Written by: Stephen Hsu
Primary Source: Information Processing
Some interesting longitudinal results on female persistence through graduate school in STEM. Post-PhD there could still be a problem, but apparently this varies strongly by discipline. These results suggest that, overall, it is undergraduate representation that will determine the future gender ratio of the STEM professoriate.
(Front. Psychol., 17 February 2015 | doi: 10.3389/fpsyg.2015.00037)
D. Miller and J. Wai
For decades, research and public discourse about gender and science have often assumed that women are more likely than men to “leak” from the science pipeline at multiple points after entering college. We used retrospective longitudinal methods to investigate how accurately this “leaky pipeline” metaphor has described the bachelor’s to Ph.D. transition in science, technology, engineering, and mathematics (STEM) fields in the U.S. since the 1970s. Among STEM bachelor’s degree earners in the 1970s and 1980s, women were less likely than men to later earn a STEM Ph.D. However, this gender difference closed in the 1990s. Qualitatively similar trends were found across STEM disciplines. The leaky pipeline metaphor therefore partially explains historical gender differences in the U.S., but no longer describes current gender differences in the bachelor’s to Ph.D. transition in STEM. The results help constrain theories about women’s underrepresentation in STEM. Overall, these results point to the need to understand gender differences at the bachelor’s level and below to understand women’s representation in STEM at the Ph.D. level and above. Consistent with trends at the bachelor’s level, women’s representation at the Ph.D. level has been recently declining for the first time in over 40 years.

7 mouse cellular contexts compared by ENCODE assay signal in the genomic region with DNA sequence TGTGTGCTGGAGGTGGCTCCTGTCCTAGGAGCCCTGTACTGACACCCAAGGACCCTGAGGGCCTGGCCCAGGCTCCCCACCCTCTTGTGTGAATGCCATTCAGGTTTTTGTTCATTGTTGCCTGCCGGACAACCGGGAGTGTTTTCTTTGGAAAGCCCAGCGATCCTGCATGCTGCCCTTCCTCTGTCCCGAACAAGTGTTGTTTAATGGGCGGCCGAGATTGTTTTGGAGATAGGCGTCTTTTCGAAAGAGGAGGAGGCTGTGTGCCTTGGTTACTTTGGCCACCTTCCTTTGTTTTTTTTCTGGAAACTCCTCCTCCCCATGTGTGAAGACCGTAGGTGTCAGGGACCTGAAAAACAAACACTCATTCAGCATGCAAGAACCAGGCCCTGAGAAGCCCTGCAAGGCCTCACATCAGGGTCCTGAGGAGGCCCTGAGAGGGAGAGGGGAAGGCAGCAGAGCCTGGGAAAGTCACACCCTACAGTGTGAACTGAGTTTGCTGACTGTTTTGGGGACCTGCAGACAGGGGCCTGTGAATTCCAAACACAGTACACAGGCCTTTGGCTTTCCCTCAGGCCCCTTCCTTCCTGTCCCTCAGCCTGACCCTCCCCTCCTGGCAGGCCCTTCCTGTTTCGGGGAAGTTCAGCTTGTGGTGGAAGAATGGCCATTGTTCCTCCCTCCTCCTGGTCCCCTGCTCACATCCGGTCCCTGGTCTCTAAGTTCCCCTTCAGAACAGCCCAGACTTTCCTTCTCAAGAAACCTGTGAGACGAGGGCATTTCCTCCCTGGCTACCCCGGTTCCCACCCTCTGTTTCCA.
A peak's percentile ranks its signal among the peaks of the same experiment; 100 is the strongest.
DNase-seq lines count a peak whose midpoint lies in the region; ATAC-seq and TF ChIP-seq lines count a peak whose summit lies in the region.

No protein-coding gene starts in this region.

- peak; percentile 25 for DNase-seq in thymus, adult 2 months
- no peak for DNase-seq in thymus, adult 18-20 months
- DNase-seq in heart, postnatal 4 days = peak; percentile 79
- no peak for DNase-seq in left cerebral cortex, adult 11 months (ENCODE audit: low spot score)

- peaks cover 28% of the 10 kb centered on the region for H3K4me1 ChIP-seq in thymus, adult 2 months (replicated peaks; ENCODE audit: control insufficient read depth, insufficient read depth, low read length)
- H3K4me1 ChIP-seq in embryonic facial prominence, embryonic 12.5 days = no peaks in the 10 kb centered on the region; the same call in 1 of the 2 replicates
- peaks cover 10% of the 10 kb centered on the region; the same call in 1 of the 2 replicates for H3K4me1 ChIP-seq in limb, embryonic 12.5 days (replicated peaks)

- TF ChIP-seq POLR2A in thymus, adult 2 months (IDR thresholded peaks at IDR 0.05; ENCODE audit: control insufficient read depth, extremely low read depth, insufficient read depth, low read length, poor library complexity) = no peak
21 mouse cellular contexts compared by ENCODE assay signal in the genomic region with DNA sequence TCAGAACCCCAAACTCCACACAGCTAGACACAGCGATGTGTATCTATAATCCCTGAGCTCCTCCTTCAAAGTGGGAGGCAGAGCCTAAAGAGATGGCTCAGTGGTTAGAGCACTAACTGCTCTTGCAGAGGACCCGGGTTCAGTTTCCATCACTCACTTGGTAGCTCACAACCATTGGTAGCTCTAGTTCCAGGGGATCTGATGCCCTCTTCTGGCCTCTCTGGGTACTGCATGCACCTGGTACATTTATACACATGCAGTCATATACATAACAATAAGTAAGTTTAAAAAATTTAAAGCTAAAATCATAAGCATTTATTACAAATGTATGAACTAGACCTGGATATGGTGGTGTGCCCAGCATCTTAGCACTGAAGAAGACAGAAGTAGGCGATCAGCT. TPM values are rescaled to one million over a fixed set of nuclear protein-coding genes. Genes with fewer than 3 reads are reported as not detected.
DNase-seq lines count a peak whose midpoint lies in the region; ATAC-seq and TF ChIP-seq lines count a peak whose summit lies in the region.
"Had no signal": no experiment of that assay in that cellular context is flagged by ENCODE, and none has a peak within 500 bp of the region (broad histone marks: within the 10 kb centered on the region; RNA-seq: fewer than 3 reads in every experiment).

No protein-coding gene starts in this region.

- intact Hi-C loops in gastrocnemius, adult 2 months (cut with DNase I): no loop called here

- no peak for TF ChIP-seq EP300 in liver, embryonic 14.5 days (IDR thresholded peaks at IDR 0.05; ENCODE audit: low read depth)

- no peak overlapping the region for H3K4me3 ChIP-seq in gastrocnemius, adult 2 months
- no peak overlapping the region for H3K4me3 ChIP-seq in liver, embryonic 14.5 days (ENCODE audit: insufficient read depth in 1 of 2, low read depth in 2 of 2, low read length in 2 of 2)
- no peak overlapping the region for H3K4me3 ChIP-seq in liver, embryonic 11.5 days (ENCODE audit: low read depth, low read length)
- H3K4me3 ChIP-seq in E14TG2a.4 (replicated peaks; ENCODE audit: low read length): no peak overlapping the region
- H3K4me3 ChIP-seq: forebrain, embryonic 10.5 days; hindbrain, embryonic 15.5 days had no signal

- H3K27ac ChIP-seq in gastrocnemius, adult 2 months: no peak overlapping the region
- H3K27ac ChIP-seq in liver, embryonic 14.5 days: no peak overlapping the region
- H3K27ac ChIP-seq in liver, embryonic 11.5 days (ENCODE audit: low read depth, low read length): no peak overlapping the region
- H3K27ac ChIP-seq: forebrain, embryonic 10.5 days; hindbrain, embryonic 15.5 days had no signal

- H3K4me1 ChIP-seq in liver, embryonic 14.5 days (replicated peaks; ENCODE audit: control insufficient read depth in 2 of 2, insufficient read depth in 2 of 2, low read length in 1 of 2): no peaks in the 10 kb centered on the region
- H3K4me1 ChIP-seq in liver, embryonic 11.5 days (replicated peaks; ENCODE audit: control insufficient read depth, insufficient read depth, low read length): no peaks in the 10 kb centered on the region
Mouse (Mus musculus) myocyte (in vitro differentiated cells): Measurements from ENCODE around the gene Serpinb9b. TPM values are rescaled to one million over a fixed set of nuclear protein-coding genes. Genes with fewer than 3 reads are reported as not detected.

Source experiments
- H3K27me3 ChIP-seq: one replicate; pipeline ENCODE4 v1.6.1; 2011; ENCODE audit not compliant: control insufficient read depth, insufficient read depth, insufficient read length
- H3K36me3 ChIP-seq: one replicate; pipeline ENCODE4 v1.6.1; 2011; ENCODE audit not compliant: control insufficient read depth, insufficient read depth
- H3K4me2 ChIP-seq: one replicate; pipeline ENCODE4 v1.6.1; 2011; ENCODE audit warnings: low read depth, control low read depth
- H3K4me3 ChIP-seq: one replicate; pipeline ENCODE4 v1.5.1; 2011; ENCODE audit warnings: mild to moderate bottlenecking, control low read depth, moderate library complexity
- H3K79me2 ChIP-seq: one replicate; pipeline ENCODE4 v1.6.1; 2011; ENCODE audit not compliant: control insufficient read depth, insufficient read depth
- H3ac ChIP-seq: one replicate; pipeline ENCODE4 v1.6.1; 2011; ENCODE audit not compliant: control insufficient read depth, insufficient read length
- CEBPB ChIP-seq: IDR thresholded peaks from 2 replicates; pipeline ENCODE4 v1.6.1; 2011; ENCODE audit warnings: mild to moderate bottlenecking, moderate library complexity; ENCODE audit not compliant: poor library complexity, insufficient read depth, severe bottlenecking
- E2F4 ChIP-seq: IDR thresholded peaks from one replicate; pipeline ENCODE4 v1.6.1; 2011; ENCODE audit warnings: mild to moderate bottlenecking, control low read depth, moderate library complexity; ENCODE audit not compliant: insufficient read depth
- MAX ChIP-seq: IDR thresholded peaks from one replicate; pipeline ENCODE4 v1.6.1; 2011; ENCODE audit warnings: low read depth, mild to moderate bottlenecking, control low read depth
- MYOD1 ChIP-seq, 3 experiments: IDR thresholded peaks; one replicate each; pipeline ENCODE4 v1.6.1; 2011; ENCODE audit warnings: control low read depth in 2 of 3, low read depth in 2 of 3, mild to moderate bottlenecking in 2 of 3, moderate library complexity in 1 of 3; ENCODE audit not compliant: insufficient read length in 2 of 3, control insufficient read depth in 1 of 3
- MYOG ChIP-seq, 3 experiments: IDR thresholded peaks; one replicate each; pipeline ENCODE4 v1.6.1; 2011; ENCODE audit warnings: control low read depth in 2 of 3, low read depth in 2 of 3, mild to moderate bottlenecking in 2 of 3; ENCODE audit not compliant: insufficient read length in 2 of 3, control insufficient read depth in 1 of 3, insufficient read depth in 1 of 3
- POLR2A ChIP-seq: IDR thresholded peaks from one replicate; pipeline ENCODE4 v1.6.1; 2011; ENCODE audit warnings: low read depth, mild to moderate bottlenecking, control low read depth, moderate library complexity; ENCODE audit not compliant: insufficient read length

… However, as reviewed earlier, the post-Ph.D. academic pipeline leaks more women than men only in some STEM fields such as life science, but surprisingly not the more male-dominated fields of physical science and engineering (Ceci et al., 2014). …
Conclusion: Overall, these results and supporting literature point to the need to understand gender differences at the bachelor’s level and below to understand women’s representation in STEM at the Ph.D. level and above. Women’s representation in computer science, engineering, and physical science (pSTEM) fields has been decreasing at the bachelor’s level during the past decade. Our analyses indicate that women’s representation at the Ph.D. level is starting to follow suit by declining for the first time in over 40 years (Figure 2). This recent decline may also cause women’s gains at the assistant professor level and beyond to also slow down or reverse in the next few years. Fortunately, however, pathways for entering STEM are considerably diverse at the bachelor’s level and below. For instance, our prior research indicates that undergraduates who join STEM from a non-STEM field can substantially help the U.S. meet needs for more well-trained STEM graduates (Miller et al., under review). Addressing gender differences at the bachelor’s level could have potent effects at the Ph.D. level, especially now that women and men are equally likely to later earn STEM Ph.D.’s after the bachelor’s.